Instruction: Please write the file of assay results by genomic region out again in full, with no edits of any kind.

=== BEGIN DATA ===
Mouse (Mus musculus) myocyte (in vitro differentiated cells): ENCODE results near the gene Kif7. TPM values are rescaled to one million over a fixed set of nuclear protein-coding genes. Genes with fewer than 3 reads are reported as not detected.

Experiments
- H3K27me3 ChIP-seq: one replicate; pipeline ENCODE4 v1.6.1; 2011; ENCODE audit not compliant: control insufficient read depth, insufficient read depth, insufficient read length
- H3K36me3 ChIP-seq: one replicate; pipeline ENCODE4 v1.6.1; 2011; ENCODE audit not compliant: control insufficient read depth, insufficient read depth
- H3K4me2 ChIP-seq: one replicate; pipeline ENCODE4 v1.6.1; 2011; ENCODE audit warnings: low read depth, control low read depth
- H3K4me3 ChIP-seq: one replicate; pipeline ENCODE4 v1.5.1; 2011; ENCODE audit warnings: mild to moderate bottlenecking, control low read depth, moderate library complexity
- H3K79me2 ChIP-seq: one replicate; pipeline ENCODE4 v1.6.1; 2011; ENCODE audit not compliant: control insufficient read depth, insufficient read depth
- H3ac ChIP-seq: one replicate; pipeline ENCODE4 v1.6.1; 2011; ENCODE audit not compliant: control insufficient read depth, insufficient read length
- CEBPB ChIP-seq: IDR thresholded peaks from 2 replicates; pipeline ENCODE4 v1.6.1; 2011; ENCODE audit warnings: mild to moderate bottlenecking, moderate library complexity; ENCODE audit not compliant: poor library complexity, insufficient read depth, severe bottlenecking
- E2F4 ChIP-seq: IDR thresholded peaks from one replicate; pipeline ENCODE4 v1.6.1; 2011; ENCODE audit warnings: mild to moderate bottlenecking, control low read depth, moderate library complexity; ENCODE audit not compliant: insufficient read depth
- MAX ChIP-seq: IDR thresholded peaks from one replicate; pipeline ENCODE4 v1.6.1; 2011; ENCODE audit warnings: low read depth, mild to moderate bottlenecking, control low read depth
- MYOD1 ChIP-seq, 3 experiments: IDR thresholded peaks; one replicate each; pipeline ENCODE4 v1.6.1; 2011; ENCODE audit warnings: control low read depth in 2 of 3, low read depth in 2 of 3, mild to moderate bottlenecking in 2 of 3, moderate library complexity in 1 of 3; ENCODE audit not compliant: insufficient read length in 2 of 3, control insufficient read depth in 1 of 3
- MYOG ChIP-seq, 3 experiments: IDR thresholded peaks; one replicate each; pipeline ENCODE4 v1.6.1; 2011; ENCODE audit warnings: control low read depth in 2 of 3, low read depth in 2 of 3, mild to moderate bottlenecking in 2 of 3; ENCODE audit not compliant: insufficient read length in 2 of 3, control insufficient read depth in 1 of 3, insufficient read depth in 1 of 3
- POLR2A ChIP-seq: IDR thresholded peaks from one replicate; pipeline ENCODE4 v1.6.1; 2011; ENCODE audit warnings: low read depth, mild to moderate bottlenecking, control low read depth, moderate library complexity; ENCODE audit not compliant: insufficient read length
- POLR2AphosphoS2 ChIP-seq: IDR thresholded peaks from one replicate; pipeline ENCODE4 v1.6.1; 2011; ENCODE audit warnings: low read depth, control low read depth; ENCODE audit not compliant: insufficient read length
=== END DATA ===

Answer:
Mouse (Mus musculus) myocyte (in vitro differentiated cells): ENCODE results near the gene Kif7. TPM values are rescaled to one million over a fixed set of nuclear protein-coding genes. Genes with fewer than 3 reads are reported as not detected.

Experiments
- H3K27me3 ChIP-seq: one replicate; pipeline ENCODE4 v1.6.1; 2011; ENCODE audit not compliant: control insufficient read depth, insufficient read depth, insufficient read length
- H3K36me3 ChIP-seq: one replicate; pipeline ENCODE4 v1.6.1; 2011; ENCODE audit not compliant: control insufficient read depth, insufficient read depth
- H3K4me2 ChIP-seq: one replicate; pipeline ENCODE4 v1.6.1; 2011; ENCODE audit warnings: low read depth, control low read depth
- H3K4me3 ChIP-seq: one replicate; pipeline ENCODE4 v1.5.1; 2011; ENCODE audit warnings: mild to moderate bottlenecking, control low read depth, moderate library complexity
- H3K79me2 ChIP-seq: one replicate; pipeline ENCODE4 v1.6.1; 2011; ENCODE audit not compliant: control insufficient read depth, insufficient read depth
- H3ac ChIP-seq: one replicate; pipeline ENCODE4 v1.6.1; 2011; ENCODE audit not compliant: control insufficient read depth, insufficient read length
- CEBPB ChIP-seq: IDR thresholded peaks from 2 replicates; pipeline ENCODE4 v1.6.1; 2011; ENCODE audit warnings: mild to moderate bottlenecking, moderate library complexity; ENCODE audit not compliant: poor library complexity, insufficient read depth, severe bottlenecking
- E2F4 ChIP-seq: IDR thresholded peaks from one replicate; pipeline ENCODE4 v1.6.1; 2011; ENCODE audit warnings: mild to moderate bottlenecking, control low read depth, moderate library complexity; ENCODE audit not compliant: insufficient read depth
- MAX ChIP-seq: IDR thresholded peaks from one replicate; pipeline ENCODE4 v1.6.1; 2011; ENCODE audit warnings: low read depth, mild to moderate bottlenecking, control low read depth
- MYOD1 ChIP-seq, 3 experiments: IDR thresholded peaks; one replicate each; pipeline ENCODE4 v1.6.1; 2011; ENCODE audit warnings: control low read depth in 2 of 3, low read depth in 2 of 3, mild to moderate bottlenecking in 2 of 3, moderate library complexity in 1 of 3; ENCODE audit not compliant: insufficient read length in 2 of 3, control insufficient read depth in 1 of 3
- MYOG ChIP-seq, 3 experiments: IDR thresholded peaks; one replicate each; pipeline ENCODE4 v1.6.1; 2011; ENCODE audit warnings: control low read depth in 2 of 3, low read depth in 2 of 3, mild to moderate bottlenecking in 2 of 3; ENCODE audit not compliant: insufficient read length in 2 of 3, control insufficient read depth in 1 of 3, insufficient read depth in 1 of 3
- POLR2A ChIP-seq: IDR thresholded peaks from one replicate; pipeline ENCODE4 v1.6.1; 2011; ENCODE audit warnings: low read depth, mild to moderate bottlenecking, control low read depth, moderate library complexity; ENCODE audit not compliant: insufficient read length
- POLR2AphosphoS2 ChIP-seq: IDR thresholded peaks from one replicate; pipeline ENCODE4 v1.6.1; 2011; ENCODE audit warnings: low read depth, control low read depth; ENCODE audit not compliant: insufficient read length